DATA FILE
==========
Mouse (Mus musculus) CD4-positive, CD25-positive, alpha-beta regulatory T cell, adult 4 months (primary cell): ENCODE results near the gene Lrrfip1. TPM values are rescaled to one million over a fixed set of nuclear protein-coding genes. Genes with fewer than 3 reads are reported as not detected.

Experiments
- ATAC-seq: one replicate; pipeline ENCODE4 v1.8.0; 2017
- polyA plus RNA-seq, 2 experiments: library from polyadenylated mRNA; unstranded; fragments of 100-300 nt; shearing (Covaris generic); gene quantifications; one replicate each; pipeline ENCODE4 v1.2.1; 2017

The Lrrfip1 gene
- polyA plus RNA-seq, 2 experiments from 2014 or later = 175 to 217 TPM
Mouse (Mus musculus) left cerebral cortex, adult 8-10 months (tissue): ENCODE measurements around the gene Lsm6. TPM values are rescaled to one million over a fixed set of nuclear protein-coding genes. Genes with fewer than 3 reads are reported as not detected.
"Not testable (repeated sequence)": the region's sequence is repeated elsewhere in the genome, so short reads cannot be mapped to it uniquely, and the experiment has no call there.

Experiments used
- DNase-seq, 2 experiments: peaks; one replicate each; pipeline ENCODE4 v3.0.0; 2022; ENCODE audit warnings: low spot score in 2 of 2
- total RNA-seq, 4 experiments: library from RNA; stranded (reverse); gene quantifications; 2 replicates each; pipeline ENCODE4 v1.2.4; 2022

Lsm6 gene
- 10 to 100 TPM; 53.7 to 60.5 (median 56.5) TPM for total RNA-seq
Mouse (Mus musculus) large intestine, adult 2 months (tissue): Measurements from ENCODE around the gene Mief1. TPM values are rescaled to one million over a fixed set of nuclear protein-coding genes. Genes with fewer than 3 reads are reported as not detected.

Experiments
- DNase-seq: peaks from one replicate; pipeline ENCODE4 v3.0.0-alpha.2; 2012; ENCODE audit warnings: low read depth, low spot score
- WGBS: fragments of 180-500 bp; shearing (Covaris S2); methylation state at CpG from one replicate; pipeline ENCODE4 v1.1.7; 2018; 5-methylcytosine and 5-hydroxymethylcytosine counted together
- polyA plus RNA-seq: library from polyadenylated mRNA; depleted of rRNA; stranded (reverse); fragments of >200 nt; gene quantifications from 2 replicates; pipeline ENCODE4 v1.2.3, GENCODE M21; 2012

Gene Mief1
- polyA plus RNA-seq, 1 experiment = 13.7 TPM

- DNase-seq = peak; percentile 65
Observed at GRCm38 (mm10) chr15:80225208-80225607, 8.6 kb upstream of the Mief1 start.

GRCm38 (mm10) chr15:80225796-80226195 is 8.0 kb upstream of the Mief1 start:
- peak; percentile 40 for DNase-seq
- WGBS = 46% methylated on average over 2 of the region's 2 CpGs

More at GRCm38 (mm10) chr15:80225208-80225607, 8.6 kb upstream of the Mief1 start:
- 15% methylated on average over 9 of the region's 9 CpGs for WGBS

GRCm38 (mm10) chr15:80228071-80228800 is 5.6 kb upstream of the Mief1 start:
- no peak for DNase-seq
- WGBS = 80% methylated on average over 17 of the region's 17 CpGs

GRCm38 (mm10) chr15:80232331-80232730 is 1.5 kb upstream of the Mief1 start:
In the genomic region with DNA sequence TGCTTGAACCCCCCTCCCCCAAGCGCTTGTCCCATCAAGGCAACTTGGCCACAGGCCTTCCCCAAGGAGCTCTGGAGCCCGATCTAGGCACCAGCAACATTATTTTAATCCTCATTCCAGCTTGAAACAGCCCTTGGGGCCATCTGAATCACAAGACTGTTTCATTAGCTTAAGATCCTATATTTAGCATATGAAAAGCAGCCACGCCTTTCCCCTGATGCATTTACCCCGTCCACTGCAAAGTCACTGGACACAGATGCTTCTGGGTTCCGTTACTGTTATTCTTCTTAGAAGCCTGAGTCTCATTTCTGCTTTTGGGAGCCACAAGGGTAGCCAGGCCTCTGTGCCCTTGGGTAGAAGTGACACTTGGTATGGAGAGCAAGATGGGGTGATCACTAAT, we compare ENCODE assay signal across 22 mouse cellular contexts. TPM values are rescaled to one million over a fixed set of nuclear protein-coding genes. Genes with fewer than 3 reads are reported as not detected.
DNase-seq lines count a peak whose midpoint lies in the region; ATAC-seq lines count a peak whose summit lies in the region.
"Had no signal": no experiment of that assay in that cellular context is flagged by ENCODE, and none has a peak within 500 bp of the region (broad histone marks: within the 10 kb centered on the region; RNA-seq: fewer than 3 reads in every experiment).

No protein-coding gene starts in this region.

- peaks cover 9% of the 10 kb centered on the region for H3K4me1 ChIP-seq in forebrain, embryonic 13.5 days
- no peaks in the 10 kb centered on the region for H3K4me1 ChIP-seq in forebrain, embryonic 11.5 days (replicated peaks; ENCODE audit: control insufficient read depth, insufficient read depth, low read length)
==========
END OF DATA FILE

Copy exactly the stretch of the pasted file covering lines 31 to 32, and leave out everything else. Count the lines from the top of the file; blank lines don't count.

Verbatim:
GRCm38 (mm10) chr15:80232331-80232730 is 1.5 kb upstream of the Mief1 start:
In the genomic region with DNA sequence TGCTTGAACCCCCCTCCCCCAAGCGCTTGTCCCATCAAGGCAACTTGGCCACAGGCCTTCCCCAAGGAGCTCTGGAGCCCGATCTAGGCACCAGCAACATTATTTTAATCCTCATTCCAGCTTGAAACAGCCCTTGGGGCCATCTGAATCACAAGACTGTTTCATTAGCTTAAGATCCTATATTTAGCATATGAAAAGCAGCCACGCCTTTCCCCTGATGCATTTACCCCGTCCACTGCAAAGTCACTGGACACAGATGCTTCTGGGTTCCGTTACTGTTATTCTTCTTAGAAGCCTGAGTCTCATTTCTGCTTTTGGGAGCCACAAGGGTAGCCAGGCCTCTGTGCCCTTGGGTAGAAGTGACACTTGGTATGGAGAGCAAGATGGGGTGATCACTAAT, we compare ENCODE assay signal across 22 mouse cellular contexts. TPM values are rescaled to one million over a fixed set of nuclear protein-coding genes. Genes with fewer than 3 reads are reported as not detected.